Moreover, Asean presented a united front in calling for denuclearisation on the Korean peninsula.
A Nobel Peace Prize for Asean is “long overdue”, opined Kishore Mahbubani, dean of the Lee Kuan Yew School of Public Policy of the National University of Singapore.
“They have taken the most diverse region on planet earth and delivered peace,” he said recently, “at a time when the world is becoming more and more pessimistic.”
Asean is home to about 250 million Muslims, 150 million Buddhists, 120 million Christians, seven million Hindus and adherents of other faiths like Confucianism, Taoism and countless indigenous religions.
In his book The ASEAN Miracle: A Catalyst for Peace, Mahbubani argues Asean’s diversity is a strength rather than a weakness, allowing the bloc to bring together the world’s great powers.
Nevertheless, the organisation’s stubborn policy of non-interference risks meaning Asean would be unable to intervene in a major humanitarian crisis, such as a major escalation in violence against the persecuted Rohingya Muslims in Burma.
“Asean needs to adapt or risk becoming irrelevant in a rapidly evolving global environment,” said Malaysian parliamentarian Charles Santiago, who argued non-interference restricts its “ability to act decisively to address a host of other issues.”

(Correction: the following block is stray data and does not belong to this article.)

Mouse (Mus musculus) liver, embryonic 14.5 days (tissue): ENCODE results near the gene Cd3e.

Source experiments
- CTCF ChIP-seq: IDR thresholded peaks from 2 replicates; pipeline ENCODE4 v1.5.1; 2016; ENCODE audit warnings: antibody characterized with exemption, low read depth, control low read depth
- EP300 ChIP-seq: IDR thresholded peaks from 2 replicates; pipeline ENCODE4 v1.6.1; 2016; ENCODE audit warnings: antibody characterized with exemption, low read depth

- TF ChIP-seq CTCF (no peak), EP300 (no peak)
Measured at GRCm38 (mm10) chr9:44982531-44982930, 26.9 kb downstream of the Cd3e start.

Development and trade
Australia’s shadow spokesman for foreign affairs Penny Wong last week praised Asean’s “immense contribution to Asia’s rise,” stating it had “exceeded the expectations of its founders, and become even more critical both economically and in terms of regional security.”
Bouncing back from the 1997 Asian Financial Crisis which caused social and political upheaval across the region, Asean’s economic growth has been steady at 4.6 percent since 2014. By 2030, the Asean Economic Community is projected to become the world’s fourth largest economy.
A Mackinsey study from 2014 showed those living in extreme poverty in Asean had declined drastically over the previous decade. In 2000, 14 percent of Asean’s population was earning less than US$1.25 a day, a figure which had dropped to just three percent by 2013.
Asean’s combined GDP, however, remains lower than the United Kingdom, Germany and Japan. Stark income inequalities between the region’s rich and poor pose a threat to long-term social and political stability.